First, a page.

Wednesday, May 27, 2009

Feel the cost of the waste you have caused!

With cap-and-trade in the news, I have a more modest proposal to reduce carbon emissions (or at least suck in government funds by trying to do so) and discourage unnecessary gasoline consumption.

Driving home on the interstate yesterday afternoon, I had to kill the cruise control in the face of an irritating line of red brake lights. It ended up taking me 20 minutes to finally move five miles down the road and past the wreck responsible for the jam. Given the 60 mph or so traffic would otherwise have been moving at, this basically translates into 15 minutes of idling. Contingent on make and model, a rough average of one gallon per hour is burned while idling. Thus the delay cost me a quart of fuel, or about 50 cents at current prices. Crawling along, I estimated six cars per second zipping along the interstate in the other direction.

So if this wreck took an hour for tow and cleanup, it caused around $10,800 ($.50 * 6 cars per second * 3600 seconds in an hour) in gas to go up in smoke, er, C02. Slap that fine on the driver responsible for the wreck in addition to the other citation he has coming for him and hopefully he'll be more careful next time!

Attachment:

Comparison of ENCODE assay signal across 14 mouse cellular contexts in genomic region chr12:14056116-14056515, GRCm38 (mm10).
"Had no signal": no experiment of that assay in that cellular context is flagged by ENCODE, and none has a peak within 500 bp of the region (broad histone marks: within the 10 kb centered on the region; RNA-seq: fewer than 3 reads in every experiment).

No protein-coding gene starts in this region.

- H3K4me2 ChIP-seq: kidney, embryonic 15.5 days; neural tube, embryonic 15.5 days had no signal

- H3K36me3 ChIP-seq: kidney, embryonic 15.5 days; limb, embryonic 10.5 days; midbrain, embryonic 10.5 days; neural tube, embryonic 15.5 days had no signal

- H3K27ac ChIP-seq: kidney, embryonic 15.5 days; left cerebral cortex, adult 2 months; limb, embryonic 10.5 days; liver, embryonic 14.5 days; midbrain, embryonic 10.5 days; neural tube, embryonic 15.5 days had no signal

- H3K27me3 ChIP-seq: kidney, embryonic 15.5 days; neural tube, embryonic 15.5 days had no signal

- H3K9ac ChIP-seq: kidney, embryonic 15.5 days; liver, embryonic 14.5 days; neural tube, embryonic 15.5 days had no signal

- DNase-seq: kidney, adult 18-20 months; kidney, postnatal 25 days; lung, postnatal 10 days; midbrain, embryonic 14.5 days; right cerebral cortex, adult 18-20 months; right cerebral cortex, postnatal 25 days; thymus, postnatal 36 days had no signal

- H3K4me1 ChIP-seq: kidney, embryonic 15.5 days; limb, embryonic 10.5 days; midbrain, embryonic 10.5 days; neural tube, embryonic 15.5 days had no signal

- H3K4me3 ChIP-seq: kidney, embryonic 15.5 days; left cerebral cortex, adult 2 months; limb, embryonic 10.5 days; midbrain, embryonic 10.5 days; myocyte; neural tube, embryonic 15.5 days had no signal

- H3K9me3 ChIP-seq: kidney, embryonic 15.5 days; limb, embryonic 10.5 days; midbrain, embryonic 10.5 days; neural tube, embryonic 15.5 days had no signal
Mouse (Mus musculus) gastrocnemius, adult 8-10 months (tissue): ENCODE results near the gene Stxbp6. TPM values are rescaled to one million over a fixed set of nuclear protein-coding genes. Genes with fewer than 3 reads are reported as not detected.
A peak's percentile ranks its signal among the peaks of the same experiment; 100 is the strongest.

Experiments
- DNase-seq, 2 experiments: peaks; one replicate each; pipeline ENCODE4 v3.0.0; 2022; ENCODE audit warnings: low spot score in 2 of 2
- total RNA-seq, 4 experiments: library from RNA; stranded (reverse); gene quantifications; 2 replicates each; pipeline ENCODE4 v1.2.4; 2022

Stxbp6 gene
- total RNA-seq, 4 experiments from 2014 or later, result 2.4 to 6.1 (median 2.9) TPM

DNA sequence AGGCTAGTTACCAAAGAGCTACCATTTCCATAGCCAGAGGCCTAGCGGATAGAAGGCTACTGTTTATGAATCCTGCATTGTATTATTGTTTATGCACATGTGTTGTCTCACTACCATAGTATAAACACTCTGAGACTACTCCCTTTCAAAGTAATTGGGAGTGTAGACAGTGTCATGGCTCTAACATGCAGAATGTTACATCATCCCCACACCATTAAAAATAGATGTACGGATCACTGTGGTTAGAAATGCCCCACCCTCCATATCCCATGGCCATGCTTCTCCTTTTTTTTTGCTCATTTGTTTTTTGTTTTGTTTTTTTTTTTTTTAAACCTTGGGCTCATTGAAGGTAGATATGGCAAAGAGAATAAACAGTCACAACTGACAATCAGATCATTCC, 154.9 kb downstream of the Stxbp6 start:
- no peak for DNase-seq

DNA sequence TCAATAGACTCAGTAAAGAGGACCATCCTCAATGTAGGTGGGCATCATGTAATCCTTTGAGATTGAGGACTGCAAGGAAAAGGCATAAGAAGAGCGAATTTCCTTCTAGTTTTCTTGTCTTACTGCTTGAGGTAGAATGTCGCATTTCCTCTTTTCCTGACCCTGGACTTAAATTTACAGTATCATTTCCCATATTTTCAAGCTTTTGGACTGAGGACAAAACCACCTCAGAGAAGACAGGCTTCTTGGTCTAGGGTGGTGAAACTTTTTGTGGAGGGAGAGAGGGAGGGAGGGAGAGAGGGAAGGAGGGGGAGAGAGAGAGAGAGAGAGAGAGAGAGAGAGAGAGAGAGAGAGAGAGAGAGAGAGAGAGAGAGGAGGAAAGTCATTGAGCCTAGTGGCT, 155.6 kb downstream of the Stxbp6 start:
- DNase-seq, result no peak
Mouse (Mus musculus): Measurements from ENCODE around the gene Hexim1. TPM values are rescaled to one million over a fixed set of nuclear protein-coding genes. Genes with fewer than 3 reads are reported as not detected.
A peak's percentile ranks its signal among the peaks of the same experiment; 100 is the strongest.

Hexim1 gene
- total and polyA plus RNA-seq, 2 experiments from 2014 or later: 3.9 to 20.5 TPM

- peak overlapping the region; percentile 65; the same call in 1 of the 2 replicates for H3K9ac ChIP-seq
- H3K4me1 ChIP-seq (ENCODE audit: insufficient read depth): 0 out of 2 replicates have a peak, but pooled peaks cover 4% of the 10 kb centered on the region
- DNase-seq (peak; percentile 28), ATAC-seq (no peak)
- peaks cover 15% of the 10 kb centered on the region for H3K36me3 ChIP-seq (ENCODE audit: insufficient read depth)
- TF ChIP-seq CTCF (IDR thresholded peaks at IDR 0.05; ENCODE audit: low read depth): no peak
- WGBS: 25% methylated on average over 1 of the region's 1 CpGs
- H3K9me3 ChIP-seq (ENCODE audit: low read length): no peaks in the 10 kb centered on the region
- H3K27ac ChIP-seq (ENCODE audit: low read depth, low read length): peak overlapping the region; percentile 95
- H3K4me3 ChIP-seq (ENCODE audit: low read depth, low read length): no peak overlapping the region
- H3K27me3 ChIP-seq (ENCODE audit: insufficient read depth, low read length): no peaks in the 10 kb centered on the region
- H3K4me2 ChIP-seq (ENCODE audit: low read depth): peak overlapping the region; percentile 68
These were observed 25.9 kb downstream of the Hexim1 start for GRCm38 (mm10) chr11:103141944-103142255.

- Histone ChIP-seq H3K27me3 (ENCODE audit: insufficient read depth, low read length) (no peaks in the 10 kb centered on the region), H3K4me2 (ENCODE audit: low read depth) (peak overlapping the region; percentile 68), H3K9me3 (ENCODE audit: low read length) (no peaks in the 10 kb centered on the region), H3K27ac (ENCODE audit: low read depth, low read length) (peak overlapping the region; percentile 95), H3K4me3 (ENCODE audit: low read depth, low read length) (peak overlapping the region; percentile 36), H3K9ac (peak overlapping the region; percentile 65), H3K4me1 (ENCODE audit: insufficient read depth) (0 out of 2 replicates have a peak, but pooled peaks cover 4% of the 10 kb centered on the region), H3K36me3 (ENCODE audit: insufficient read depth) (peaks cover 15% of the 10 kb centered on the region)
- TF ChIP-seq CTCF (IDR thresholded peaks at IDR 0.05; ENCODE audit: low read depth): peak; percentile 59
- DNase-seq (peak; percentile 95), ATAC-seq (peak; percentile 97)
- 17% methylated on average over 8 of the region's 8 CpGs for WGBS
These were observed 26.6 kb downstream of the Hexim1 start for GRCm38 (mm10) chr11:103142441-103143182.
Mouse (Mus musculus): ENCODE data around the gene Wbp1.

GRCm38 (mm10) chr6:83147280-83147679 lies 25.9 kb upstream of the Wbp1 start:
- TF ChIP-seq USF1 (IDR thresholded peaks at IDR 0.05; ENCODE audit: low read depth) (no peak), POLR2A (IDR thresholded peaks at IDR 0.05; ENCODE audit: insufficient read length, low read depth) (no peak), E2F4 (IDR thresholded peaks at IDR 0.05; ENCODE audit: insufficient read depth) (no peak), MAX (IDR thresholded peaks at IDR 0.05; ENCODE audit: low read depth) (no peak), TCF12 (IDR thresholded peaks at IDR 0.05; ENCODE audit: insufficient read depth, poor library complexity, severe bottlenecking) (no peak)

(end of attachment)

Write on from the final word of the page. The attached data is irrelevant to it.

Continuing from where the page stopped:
Let states keep half of this 'revenue' for their own purposes while remitting the other half of it to the federal government to be squandered on whatever green initiative is in vogue at the time, and we'll have a tax hike I'll gladly support.


Blode0322 said...

I've often thought that no-fault insurance may have something to do with traffic jams. People who get into accidents a lot don't have to realistically self-assess unless someone gets hurt, which is exactly the way modern civilizations aren't supposed to teach lessons.

Of course, insurance rates won't necessarily deter people, if they feel they can get away driving with no insurance. I have certainly fantasized about garnishering people's wages for rush-hour accidents.

Anonymous said...